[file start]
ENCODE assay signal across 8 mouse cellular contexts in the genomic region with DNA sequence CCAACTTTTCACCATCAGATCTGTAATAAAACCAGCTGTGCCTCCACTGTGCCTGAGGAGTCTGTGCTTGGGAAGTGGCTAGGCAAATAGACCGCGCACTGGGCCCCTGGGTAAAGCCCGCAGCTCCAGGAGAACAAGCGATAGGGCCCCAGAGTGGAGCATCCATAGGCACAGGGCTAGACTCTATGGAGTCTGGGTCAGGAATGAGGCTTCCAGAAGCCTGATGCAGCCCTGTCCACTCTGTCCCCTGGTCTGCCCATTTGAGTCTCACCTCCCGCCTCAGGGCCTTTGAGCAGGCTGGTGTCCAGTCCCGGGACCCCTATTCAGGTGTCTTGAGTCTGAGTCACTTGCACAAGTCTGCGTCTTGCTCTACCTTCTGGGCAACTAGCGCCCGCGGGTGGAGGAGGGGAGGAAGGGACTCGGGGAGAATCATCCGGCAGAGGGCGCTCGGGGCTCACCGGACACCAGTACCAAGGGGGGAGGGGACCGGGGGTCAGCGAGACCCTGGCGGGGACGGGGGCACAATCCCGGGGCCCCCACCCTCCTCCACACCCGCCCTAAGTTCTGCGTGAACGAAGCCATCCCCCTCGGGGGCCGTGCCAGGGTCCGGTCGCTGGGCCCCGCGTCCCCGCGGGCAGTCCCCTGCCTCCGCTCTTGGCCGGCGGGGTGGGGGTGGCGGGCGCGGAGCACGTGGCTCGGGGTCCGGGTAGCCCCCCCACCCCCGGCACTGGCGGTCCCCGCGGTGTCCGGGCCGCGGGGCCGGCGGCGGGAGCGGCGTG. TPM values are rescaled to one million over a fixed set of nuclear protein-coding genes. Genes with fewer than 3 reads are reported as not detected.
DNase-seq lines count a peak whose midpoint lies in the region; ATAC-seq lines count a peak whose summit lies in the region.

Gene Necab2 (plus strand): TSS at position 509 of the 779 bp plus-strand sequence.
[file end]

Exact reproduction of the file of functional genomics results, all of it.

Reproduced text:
ENCODE assay signal across 8 mouse cellular contexts in the genomic region with DNA sequence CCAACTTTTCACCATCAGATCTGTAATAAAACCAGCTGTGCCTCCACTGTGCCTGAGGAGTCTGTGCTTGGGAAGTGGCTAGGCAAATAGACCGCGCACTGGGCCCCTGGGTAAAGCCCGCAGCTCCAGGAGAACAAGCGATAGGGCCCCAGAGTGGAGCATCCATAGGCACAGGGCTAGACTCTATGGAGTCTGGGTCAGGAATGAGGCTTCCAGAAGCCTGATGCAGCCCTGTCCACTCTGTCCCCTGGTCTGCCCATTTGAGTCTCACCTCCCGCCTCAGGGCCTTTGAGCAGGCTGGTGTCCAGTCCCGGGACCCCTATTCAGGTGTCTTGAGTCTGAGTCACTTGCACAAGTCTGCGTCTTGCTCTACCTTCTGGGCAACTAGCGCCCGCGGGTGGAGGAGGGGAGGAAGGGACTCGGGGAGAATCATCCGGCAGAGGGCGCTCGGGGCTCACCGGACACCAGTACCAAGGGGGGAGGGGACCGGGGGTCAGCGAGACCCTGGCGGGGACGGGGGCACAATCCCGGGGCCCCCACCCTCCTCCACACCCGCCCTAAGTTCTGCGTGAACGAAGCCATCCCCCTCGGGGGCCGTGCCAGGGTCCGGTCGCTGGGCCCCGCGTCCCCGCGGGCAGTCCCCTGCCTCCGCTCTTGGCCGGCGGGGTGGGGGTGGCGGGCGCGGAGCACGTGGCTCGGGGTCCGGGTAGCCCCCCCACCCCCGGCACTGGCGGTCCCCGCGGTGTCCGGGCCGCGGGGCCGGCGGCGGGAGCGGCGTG. TPM values are rescaled to one million over a fixed set of nuclear protein-coding genes. Genes with fewer than 3 reads are reported as not detected.
DNase-seq lines count a peak whose midpoint lies in the region; ATAC-seq lines count a peak whose summit lies in the region.

Gene Necab2 (plus strand): TSS at position 509 of the 779 bp plus-strand sequence.